Steve_sos

Light wind drifter sail

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  Would like a light wind sail. At the moment we have a large Genoa and a symmetrical spinnaker.

Watching the latest Atticus video they have fitted a removable synthetic Solent stay which they can use with a smaller headsail and a lightweight Drifter sail. This to me looks like a very good idea and was wondering if it would work on our cat. Another advantage is a spare emergency stay!



Another point that I liked was that the Drifter was fitted to the stay by a continuous luff zip which looked very easy to set.

Anyone used one of these or have any thoughts ?

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If you have a LARGE genoa (>135% J for example) you might not gain much extra sail area. A lighter cloth will certainly set nicer in light winds.

Their drifter doesn't look like an upwind sail to me. Seems very full cut, closer to a C0

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Yes it will work on a cat.  The sail they show here is more of a Code Zero than a drifter (back to that in a moment).  On a cat we would call it a screecher but the overall concept is similiar.  Its good for tight to broad (60-120 true) reaching in 5-13 knots.  On a cat I would highly recommend running a Code Zero material (DP CZ or better) because of the added loads.  If you are going to do another stay look into a furler with a proper torsion cable.  If that is too spendy for you just put a dyneema luff cable on it and bag launch it like a kite.  Both will be easier than a zipper.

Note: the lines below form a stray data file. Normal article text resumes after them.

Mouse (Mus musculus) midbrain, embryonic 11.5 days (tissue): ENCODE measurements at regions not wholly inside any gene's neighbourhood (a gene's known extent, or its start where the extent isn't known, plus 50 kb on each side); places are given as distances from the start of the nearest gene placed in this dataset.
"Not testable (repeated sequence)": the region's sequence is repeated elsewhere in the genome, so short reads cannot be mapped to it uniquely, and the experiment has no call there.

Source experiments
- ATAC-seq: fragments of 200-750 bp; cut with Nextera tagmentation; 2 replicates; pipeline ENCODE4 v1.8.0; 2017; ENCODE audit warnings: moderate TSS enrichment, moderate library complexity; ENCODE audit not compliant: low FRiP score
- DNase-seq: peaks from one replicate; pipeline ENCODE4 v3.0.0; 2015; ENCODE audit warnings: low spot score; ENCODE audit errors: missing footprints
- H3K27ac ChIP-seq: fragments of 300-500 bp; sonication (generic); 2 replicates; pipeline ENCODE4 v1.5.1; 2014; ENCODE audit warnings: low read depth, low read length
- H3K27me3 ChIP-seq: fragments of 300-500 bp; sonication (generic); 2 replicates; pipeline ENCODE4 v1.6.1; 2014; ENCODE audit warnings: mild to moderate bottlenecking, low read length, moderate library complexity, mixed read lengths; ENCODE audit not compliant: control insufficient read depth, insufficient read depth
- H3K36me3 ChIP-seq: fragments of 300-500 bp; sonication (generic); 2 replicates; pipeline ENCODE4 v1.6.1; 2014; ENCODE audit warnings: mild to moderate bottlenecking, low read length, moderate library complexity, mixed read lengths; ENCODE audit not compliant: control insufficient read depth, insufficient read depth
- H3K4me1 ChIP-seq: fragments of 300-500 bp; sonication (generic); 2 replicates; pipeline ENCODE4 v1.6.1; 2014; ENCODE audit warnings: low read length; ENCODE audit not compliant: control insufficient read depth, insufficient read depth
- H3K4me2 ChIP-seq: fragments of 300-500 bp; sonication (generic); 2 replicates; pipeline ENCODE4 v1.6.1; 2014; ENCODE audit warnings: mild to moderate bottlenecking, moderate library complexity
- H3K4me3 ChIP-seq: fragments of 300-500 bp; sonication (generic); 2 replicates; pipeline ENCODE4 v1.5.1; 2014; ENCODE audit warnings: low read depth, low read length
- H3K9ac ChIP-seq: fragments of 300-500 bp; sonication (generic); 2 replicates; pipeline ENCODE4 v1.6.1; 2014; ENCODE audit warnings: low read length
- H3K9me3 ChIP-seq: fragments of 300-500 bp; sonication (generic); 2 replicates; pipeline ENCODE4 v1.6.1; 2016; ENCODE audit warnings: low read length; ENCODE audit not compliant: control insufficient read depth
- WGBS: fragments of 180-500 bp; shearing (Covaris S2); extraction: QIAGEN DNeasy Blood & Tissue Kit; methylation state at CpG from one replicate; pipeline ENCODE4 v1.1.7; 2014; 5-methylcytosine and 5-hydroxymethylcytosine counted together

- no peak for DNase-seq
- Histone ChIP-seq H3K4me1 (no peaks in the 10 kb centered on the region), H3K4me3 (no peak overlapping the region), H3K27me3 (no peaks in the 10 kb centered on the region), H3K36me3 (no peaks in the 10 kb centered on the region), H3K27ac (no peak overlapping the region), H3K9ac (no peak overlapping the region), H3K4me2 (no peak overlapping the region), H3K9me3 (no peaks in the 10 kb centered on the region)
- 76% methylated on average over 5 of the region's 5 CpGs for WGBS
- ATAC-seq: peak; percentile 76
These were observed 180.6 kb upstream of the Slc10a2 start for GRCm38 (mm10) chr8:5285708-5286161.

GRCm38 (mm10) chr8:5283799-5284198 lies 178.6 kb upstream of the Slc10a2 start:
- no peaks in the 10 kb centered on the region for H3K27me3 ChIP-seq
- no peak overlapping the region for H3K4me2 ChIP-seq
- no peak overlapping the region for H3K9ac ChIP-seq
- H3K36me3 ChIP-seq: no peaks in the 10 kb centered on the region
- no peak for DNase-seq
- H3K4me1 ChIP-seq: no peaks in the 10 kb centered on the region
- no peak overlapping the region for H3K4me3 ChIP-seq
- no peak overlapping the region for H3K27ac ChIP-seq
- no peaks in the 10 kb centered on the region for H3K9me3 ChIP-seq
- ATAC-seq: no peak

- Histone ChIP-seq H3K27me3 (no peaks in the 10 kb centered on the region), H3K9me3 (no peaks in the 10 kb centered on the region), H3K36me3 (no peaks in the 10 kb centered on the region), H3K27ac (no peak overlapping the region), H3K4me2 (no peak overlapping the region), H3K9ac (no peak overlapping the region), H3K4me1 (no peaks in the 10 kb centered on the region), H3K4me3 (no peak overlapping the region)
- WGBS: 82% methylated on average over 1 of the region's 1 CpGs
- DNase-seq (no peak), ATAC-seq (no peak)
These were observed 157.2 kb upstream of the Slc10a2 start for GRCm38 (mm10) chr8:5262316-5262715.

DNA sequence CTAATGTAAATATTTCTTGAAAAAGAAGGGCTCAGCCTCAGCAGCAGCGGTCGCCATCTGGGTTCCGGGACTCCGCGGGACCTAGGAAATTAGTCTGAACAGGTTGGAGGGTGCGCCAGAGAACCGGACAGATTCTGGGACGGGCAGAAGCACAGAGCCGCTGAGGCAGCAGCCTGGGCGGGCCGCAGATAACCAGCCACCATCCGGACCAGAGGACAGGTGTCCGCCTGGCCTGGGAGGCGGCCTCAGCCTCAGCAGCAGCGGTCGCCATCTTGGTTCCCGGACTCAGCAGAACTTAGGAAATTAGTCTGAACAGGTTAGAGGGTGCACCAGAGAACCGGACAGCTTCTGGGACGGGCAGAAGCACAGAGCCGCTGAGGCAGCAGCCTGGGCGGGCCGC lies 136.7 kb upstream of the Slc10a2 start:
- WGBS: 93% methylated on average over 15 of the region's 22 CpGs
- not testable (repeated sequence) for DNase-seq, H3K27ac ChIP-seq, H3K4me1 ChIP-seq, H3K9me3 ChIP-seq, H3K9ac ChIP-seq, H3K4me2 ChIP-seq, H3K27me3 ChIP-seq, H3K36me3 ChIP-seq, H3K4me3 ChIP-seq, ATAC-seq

And back to a drifter.  I generally refer to a drifter as a small (usually 100% LP or less) and light weight (DP CZ 5) sail that gets you moving in 0-5.  Think staysail.  We generally do not see them on cruising boats because they have the ultimate light air sail, the iron genoa.

voom-300x200.jpg

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11 hours ago, Bad Andy said:

Yes it will work on a cat.  The sail they show here is more of a Code Zero than a drifter (back to that in a moment).  On a cat we would call it a screecher but the overall concept is similiar.  Its good for tight to broad (60-120 true) reaching in 5-13 knots.  On a cat I would highly recommend running a Code Zero material (DP CZ or better) because of the added loads.  If you are going to do another stay look into a furler with a proper torsion cable.  If that is too spendy for you just put a dyneema luff cable on it and bag launch it like a kite.  Both will be easier than a zipper.

And back to a drifter.  I generally refer to a drifter as a small (usually 100% LP or less) and light weight (DP CZ 5) sail that gets you moving in 0-5.  Think staysail.  We generally do not see them on cruising boats because they have the ultimate light air sail, the iron genoa.

voom-300x200.jpg

If I have a dyneema luff cable does that mean I don't need the sythetic solent stay? I would need a deck attachement point behind the roller furling

and just use the spinnaker halyard?

Trying to avoid using the iron genoa :D